Seven square miles of land which was originally surveyed in the days of Moses Cleveland as Bedford Township later became the Village of Bedford Heights. In the village's early days the Mayor, Council and other administrators worked gratis, seeking only to get a job done.
By Charter, the City of Bedford Heights is a "non-partisan" community, in that the officials are not elected as Democrats or Republicans, but simply run as individuals which requires no primary elections.
In the year 1975, City Council pay was $75.00 per month.
Julius Seliga was the first Chairman of the Planning Commission, Councilman for 19 years and unsuccessful candidate for Mayor in the year 1965.
In answering to the needs of the new community and national issues at the time (early 1960's), Council Committees (Safety, Service, Finance, Planning and Recreation) included a Civil Defense Committee.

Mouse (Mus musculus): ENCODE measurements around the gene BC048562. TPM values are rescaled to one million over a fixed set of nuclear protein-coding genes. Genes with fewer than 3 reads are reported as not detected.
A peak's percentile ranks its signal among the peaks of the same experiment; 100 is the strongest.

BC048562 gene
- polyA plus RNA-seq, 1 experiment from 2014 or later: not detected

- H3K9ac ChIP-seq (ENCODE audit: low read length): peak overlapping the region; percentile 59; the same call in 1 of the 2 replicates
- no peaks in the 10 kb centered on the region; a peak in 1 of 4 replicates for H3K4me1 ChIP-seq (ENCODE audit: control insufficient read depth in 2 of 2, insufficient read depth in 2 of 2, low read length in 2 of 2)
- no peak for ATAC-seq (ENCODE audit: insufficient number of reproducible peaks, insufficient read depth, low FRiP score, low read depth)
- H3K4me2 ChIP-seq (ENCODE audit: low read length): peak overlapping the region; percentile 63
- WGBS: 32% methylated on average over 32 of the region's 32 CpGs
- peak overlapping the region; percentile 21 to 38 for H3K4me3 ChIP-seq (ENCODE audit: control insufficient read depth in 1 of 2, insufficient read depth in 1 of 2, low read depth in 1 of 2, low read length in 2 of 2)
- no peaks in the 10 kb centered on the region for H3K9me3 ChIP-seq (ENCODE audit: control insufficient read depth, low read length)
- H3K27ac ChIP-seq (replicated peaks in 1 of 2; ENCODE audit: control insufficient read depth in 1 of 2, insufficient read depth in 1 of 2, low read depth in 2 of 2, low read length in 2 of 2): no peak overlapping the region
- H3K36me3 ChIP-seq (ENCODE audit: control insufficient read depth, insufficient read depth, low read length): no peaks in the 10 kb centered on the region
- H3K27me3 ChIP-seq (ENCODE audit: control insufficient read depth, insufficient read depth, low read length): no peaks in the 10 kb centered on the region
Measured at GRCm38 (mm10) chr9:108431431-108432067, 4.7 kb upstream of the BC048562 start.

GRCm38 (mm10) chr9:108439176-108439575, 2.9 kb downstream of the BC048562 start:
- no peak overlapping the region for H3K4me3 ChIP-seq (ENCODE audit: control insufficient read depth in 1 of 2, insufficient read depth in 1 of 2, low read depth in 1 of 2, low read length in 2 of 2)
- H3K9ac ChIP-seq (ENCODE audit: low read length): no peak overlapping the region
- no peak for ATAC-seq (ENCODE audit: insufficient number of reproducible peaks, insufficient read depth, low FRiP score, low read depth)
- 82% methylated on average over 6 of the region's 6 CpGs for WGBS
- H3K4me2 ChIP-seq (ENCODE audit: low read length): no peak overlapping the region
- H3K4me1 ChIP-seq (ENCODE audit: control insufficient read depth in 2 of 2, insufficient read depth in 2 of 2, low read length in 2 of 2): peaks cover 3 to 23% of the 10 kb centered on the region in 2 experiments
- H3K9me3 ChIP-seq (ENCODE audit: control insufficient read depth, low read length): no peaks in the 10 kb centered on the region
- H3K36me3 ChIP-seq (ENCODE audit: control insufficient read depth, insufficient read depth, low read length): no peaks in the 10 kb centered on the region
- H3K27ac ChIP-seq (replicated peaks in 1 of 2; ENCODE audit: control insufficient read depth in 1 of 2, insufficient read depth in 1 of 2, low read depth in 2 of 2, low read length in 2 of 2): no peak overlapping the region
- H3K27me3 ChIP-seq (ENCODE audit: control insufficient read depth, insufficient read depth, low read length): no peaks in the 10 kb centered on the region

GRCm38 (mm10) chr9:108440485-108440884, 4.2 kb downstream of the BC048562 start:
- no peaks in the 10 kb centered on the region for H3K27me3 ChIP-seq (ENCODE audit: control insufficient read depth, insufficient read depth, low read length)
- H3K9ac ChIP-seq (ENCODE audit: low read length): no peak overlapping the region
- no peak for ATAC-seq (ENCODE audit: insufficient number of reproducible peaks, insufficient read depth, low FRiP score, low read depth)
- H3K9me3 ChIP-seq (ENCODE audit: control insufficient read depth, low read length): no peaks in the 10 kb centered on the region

Prior to the opening of the City's municipal pool at Reed Park the swimming program was made possible by the City's rental of a pool and bus transportation to and from the facility. It was typically a learn-to-swim experience assisted by local ladies as instructors (1965 document). Also rented was the first Village Hall on Libby Road. The building, essentially a red brick private residence, still stands on the north side of Libby Road east of Bartlett Road.
Councilman James Cody is the first African American Councilman (1984) and Council President in the City of Bedford Heights as well as the first African American to be elected to the city’s Precinct Committee and Charter Review Committee.
Zion Cemetery on Northfield Road hosts a Holocaust Memorial which contains the remains of unknown victims of the Holocaust. There also are names of those who died in the Holocaust carved on the marble walls. Atop the walls, stones are positioned as symbols of prayers to their memories.